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Backward Glances: Work Ethics

In a recent conversation the comment was made that people today just don’t have the same work ethic that my generation brags about. Instinctively I wanted to agree but I’ve chosen to think about it a little first.

It seems to me that there have been many shifts in the workplace aside from those resulting from advancing technology. For one thing, it was easier for most of us to find good jobs back in the 1960’s when I was starting out. And I say good jobs because specialized training and post graduate education were not as critical then. Today most jobs offering career advancement and higher incomes require more than the high school diploma that opened doors for my generation.

Back then it was possible to join the public service, work for a large corporation or financial institution as I did, or take up a trade and receive training on the job. Certainly I had to study, take courses and continue my education but while still working, and while receiving a pay cheque. Although an advanced degree increased the likelihood of going further, there were good careers to be had and many very successful entrepreneurs had modest education. I don’t think it works quite the same today.

What was really needed was a strong work ethic and I suspect many younger people today don’t have the head start on that, that we did. Generally we learned pretty early on that we had to work for what we wanted. Around here many of us grew up on farms and orchards. Most people had a vegetable garden and there were always chores to be done. Our parents weren’t quite so charitable when their children wanted to do things or have things that cost money. By the time we hit our teens we were expected to earn our own pocket money. For me, that meant picking cherries, thinning, or changing sprinklers to earn the cash I needed to go to the Kelowna Regatta. If someone needed to hire a strong young back for a little help now and then, they didn’t have to look very far. This contrasts with our current experience.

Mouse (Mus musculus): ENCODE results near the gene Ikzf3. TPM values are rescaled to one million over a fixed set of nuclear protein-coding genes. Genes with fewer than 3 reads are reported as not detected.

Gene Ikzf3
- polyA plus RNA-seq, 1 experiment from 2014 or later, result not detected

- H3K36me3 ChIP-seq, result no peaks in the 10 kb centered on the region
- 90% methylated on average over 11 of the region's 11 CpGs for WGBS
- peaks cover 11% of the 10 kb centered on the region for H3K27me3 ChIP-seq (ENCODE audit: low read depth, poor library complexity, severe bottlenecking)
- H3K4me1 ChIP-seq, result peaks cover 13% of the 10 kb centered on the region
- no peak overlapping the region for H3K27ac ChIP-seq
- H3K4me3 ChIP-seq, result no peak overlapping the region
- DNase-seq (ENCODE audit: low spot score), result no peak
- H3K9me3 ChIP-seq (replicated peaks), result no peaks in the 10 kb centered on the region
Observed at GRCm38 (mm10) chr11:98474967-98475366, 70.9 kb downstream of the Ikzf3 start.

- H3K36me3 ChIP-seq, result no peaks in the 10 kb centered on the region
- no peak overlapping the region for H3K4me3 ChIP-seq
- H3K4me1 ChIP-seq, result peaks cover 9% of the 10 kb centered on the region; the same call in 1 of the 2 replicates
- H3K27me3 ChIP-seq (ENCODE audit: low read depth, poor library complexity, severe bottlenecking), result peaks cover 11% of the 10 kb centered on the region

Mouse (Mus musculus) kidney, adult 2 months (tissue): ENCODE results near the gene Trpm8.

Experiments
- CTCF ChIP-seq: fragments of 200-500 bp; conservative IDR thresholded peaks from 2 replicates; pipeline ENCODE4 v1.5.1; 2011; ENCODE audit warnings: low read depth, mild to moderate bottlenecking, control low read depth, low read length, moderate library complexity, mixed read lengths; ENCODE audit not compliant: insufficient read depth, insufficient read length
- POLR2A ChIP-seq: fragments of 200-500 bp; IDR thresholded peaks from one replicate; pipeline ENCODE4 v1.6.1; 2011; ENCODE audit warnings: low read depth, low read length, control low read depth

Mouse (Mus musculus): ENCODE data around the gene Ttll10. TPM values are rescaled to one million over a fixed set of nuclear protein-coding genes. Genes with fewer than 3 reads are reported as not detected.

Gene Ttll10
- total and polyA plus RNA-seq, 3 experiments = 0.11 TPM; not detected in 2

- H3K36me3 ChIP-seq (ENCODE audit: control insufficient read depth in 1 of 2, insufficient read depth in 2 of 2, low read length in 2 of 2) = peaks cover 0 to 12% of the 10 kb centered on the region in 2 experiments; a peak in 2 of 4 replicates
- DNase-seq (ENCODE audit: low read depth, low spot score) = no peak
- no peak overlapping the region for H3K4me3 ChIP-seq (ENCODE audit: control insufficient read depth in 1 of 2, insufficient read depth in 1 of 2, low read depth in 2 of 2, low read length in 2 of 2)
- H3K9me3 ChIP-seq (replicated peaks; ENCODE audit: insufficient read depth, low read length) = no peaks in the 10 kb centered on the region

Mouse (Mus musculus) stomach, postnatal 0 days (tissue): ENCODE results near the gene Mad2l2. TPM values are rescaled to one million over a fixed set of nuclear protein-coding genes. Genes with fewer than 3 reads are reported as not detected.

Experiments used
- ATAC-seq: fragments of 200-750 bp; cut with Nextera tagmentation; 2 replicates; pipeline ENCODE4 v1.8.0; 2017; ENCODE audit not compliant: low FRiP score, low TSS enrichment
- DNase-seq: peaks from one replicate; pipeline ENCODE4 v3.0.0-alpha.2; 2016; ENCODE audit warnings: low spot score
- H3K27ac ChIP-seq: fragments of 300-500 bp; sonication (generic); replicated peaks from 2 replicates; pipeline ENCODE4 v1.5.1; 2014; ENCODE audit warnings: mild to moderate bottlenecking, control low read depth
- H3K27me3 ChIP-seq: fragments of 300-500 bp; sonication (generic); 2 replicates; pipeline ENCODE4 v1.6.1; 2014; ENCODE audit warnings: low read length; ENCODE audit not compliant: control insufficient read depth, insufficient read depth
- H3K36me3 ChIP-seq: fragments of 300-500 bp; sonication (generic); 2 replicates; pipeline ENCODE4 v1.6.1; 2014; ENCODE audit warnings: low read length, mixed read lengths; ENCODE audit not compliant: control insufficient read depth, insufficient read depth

Some friends recently asked if we knew someone who would do some yard work pulling weeds and general cleaning up and I had to answer that I did not. There just doesn’t seem to be the same labour pool of those wanting to make a few dollars doing casual jobs. If we need regular maintenance or we are doing a major project there are excellent local companies providing services such as landscaping. That said, many people like myself, don’t need a crew arriving in a big truck, they just want someone to come in for a few hours as needed. I can’t remember the last time some enterprising individual rang our doorbell to ask if he/she could cut our lawn, wash windows, or shovel the driveway in the wintertime.

Many of the people we know are at or getting to a stage of life where taking care of things around the home and yard is becoming more difficult. It makes me think back some years to my mother-in-law’s situation at her home. She couldn’t keep up with the yard work so we suggested either finding a “lad” to keep her garden tidy or consider moving. She soon found someone to work as required and she happily stayed in her home until her death. We know a number of people whose situations are similar but they strongly resist the idea of getting help. There seems to be this pride in being able to do things for ourselves and fear of losing our “independence”. What works best for me is spending my time doing things that I enjoy like mowing and light yard maintenance, but I call the professionals when there is serious work to be done. Let us say that it has been a very long time since I stood up high on a ladder trying to paint the exterior of my house. John Pulfer does live just down the road, and he’s very good at it. Wisdom would suggest that if we all tried to do everything for ourselves it would leave a lot of good and needy workers with nothing much to do.

So my conclusion is that the ethics of work are mostly just different these days. While there is no end to the stories of workers who underperform, the majority appear to be working harder than ever. Maybe a few of us retirees need to spend a little more time enjoying what we’ve worked for and providing a little employment to those who need it. Now if I can just find somebody who will come in and prune my shrubs now and again.

Rich Gibbons, Okanagan Centre

This article was previously published in The View on July 6, 2014.



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